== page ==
Foodservice directors recognize that as much as corporate chefs across foodservice do. With C&U, innovation is also driven by a need to compete in a crowded landscape. Also, nearly half of students today consider themselves foodies, according to Datassential, motivating on-campus dining concepts to respond with on-trend, flavor-forward choices.
For restaurant brands, then, the takeaway isn’t about noting particular flavor preferences of this generation over others, like gochujang over Sriracha, for instance. Rather, it’s about understanding and prepping for consumers who are getting a collegiate foodie experience that is helping shape their future expectations and preferences.
38% of students are currently following at least one lifestyle diet
Taherian has spent more than 25 years in campus dining, observing significant changes over the years in students’ dining habits and flavor preferences. “The pace of change is the underlying differentiating factor today,” he says. “We used to talk about a cycle of innovation that was 12 to 18 months. That’s no longer the case. We have to constantly update and evolve because our students are looking for us to do so.”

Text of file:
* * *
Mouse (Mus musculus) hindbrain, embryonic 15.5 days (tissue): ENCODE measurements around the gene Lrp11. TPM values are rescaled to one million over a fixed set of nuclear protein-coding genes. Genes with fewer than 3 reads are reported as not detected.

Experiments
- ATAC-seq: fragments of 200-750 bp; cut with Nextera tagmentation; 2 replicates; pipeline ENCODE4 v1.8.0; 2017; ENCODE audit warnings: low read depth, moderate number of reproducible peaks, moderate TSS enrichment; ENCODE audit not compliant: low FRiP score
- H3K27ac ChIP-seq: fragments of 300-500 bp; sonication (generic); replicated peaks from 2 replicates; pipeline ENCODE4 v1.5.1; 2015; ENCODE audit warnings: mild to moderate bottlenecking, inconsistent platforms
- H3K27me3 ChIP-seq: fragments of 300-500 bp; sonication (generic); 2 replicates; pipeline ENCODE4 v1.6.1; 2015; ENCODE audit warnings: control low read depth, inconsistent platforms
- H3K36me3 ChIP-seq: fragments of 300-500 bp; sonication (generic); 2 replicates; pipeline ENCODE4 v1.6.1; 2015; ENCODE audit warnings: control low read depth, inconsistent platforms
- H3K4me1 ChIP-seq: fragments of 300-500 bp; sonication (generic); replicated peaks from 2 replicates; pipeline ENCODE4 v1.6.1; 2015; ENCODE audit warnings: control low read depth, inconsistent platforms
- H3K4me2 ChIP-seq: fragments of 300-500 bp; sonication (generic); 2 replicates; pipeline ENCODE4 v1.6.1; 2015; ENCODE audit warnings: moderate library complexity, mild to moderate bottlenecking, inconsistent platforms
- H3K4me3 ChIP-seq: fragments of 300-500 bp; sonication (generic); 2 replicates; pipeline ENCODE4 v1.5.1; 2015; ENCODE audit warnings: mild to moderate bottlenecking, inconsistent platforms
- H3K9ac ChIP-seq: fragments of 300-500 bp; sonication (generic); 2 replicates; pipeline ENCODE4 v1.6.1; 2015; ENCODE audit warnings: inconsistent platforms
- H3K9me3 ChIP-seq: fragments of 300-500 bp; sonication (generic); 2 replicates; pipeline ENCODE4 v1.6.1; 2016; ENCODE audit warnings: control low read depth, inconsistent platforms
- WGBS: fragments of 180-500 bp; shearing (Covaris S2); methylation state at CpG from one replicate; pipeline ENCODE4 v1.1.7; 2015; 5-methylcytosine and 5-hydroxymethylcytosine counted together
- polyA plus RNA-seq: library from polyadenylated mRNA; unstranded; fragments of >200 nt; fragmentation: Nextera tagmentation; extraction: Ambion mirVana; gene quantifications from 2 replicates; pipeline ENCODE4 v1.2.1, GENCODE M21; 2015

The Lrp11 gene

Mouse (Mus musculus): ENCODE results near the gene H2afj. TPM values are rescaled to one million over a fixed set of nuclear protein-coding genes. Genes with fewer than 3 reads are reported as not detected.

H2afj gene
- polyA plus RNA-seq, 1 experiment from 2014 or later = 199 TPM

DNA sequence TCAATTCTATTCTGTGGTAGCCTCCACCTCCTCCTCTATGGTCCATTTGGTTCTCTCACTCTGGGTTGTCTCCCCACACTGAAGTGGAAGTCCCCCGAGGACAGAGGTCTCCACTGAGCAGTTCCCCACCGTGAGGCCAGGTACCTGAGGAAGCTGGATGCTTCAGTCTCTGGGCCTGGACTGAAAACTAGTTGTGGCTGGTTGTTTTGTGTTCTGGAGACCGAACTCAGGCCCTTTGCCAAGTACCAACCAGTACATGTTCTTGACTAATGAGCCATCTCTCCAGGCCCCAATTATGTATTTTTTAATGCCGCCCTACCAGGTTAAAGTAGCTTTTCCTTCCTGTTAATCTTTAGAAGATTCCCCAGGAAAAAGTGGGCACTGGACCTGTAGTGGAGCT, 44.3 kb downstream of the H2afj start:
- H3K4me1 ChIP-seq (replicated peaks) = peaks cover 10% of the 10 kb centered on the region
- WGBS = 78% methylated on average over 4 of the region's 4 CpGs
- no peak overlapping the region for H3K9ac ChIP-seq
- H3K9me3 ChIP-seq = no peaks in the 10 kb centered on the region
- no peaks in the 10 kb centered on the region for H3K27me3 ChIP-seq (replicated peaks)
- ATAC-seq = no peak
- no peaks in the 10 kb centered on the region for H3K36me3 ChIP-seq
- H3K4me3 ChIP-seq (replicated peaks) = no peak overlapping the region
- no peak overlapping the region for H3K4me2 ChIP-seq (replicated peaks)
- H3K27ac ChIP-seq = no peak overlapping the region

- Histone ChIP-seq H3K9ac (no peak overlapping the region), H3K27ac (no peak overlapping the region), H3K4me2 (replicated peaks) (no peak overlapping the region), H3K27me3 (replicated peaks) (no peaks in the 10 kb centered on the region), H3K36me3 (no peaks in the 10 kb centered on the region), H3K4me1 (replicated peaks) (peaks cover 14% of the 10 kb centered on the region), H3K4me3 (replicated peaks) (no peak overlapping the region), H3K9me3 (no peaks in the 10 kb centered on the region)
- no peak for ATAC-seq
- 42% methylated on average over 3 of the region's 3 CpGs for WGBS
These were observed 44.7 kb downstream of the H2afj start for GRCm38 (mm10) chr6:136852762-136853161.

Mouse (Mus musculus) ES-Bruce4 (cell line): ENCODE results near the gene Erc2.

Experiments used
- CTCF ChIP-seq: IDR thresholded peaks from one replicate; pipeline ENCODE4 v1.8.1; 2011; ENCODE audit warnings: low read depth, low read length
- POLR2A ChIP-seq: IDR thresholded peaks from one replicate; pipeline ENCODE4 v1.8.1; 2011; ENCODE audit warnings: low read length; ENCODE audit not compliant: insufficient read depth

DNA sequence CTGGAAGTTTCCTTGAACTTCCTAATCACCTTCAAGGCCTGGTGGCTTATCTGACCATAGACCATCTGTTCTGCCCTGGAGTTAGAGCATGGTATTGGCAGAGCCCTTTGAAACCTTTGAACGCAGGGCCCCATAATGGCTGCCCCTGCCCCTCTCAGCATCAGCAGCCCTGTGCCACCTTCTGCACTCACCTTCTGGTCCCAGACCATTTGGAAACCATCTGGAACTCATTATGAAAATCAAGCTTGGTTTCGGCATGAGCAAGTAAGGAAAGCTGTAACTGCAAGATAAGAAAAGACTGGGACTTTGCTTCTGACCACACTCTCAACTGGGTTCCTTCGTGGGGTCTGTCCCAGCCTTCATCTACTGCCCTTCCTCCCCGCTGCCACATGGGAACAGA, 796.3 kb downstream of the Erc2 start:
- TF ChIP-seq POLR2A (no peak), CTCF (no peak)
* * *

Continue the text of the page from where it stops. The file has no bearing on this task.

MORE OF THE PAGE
NCSU’s Eberhart agrees, saying that students today are wanting to experiment. “Of course, all-you-care-to-eat set-ups are good incubators for adventurous eating because they can try a number of different things without the worry of paying more for that experience,” she says. “The point is: If the dishes are interesting, they’ll try them. And then they’ll look for them when they leave school.”
The school offers lesser-known flavors and exotic ingredients, like in its Vegan Jackfruit Poke Bowl, designed to replicate the experience of poke, but without the fish. It features ginger and gluten-free soy sauce, as well as wakame seaweed, pineapple, soybeans and avocado. Gochujang dressing adds big flavor. Students can also order familiar formats with modern flavor combinations, like the Chicken and Waffle on one of the school’s late-night menus that sees Nashville hot chicken atop a cheddar-chive Belgian waffle.
We used to talk about a cycle of innovation that was 12 to 18 months. That’s no longer the case. We have to constantly update and evolve because our students are looking for us to do so.
Rafi Taherian, Yale University
Taherian says specificity of ingredient and origin is important to students, too. “We can’t just call out EVOO. We have to call out the varietal: arbequiña or Castelvetrano. They’re no longer excited about ‘just’ shakshuka. They want to know what kind of shakshuka it is,” he says. So, with shakshuka, he says that their curiosity and foodie-ness leads to a demand in detail and variation.